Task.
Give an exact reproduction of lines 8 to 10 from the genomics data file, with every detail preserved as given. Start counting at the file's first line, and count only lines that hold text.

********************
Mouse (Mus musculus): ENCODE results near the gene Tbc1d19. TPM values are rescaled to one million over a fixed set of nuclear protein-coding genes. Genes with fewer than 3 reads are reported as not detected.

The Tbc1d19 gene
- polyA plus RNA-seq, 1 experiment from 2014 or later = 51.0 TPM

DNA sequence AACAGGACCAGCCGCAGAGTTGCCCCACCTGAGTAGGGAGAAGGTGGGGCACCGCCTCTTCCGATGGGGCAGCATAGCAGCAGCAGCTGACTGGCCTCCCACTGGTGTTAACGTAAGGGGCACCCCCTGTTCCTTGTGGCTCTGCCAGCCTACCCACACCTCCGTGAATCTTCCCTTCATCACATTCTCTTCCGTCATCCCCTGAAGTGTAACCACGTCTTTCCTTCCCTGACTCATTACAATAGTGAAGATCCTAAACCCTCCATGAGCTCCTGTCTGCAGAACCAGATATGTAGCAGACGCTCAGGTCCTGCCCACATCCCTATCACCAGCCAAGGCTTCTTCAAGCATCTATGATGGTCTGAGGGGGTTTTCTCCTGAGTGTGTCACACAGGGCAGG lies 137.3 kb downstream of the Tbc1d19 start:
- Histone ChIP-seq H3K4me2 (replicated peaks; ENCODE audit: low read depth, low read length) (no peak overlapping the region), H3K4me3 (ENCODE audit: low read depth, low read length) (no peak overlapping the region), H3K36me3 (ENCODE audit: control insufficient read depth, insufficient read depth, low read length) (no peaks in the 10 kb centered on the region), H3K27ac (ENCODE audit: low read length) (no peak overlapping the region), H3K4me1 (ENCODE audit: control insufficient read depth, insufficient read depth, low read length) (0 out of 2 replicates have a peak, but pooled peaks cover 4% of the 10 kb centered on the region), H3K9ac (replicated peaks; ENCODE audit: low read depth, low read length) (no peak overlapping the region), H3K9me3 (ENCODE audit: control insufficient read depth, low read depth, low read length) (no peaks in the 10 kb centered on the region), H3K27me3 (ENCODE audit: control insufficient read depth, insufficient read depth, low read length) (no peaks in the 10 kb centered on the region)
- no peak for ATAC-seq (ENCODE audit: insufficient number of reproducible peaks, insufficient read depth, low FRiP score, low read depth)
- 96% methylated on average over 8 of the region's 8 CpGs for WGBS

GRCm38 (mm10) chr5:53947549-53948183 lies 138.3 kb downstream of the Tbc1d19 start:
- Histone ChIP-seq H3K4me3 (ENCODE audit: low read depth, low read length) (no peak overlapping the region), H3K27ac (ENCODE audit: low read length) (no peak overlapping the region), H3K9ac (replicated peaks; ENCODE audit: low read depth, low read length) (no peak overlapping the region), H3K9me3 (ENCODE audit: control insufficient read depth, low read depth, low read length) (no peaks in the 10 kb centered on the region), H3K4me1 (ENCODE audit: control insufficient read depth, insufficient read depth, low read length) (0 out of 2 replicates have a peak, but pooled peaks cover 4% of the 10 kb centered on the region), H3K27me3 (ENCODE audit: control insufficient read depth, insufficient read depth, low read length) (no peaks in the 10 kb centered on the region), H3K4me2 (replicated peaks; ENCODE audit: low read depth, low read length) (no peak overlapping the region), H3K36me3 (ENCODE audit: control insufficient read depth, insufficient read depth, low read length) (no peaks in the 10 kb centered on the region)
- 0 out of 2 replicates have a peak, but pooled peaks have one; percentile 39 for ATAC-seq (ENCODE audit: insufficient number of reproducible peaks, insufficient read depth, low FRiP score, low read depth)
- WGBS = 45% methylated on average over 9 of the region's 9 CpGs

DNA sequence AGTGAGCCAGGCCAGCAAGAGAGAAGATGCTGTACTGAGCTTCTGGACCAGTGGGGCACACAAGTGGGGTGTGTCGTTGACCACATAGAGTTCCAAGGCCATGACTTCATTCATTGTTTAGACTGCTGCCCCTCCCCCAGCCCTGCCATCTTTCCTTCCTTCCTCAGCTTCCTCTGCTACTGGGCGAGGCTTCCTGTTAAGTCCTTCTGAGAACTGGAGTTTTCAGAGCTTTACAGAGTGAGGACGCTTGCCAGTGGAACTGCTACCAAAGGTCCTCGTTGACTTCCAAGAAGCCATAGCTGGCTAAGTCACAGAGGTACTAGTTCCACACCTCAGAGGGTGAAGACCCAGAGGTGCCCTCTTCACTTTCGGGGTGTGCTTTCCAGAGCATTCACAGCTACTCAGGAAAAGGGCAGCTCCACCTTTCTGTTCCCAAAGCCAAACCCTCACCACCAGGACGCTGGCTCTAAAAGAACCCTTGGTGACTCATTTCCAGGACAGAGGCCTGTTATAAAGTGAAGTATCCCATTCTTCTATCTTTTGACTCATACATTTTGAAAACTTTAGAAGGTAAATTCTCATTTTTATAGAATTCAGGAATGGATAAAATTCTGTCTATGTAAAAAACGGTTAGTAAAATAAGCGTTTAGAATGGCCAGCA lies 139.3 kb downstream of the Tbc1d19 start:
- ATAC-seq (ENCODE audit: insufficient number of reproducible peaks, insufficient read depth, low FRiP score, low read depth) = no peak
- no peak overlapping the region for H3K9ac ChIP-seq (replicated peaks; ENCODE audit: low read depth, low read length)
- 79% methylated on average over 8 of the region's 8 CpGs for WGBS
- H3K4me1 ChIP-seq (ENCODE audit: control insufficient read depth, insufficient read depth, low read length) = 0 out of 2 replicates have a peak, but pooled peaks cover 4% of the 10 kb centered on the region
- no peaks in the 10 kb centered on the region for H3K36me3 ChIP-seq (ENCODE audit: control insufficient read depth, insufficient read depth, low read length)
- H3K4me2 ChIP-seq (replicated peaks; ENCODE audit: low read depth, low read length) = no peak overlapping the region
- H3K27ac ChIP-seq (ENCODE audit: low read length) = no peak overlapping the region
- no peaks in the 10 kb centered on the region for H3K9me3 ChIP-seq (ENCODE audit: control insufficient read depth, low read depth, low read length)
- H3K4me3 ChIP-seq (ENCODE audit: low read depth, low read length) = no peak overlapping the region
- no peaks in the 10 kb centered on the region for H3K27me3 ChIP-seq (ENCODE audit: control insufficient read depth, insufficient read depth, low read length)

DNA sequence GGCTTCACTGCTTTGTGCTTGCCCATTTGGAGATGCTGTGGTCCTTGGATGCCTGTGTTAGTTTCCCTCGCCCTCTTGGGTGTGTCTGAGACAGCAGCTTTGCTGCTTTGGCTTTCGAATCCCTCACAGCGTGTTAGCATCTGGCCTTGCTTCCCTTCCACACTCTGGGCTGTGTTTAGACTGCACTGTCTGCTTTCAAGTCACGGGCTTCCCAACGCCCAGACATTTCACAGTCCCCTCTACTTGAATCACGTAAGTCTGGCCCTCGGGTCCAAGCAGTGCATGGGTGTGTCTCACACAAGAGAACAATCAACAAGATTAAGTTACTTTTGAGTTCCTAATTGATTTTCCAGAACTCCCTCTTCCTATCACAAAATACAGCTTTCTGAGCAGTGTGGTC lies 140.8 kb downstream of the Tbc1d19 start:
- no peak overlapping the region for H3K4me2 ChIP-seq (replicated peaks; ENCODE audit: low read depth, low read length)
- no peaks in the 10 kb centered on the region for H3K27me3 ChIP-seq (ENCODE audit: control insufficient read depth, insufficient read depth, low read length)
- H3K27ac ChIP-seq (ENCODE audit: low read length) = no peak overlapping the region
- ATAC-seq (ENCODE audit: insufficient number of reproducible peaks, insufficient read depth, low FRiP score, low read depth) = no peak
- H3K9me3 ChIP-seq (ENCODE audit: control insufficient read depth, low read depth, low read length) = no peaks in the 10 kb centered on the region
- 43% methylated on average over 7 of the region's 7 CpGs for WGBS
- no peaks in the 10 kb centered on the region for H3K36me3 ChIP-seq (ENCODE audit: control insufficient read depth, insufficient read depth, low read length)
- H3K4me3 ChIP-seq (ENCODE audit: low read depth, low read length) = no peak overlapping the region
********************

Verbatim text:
GRCm38 (mm10) chr5:53947549-53948183 lies 138.3 kb downstream of the Tbc1d19 start:
- Histone ChIP-seq H3K4me3 (ENCODE audit: low read depth, low read length) (no peak overlapping the region), H3K27ac (ENCODE audit: low read length) (no peak overlapping the region), H3K9ac (replicated peaks; ENCODE audit: low read depth, low read length) (no peak overlapping the region), H3K9me3 (ENCODE audit: control insufficient read depth, low read depth, low read length) (no peaks in the 10 kb centered on the region), H3K4me1 (ENCODE audit: control insufficient read depth, insufficient read depth, low read length) (0 out of 2 replicates have a peak, but pooled peaks cover 4% of the 10 kb centered on the region), H3K27me3 (ENCODE audit: control insufficient read depth, insufficient read depth, low read length) (no peaks in the 10 kb centered on the region), H3K4me2 (replicated peaks; ENCODE audit: low read depth, low read length) (no peak overlapping the region), H3K36me3 (ENCODE audit: control insufficient read depth, insufficient read depth, low read length) (no peaks in the 10 kb centered on the region)
- 0 out of 2 replicates have a peak, but pooled peaks have one; percentile 39 for ATAC-seq (ENCODE audit: insufficient number of reproducible peaks, insufficient read depth, low FRiP score, low read depth)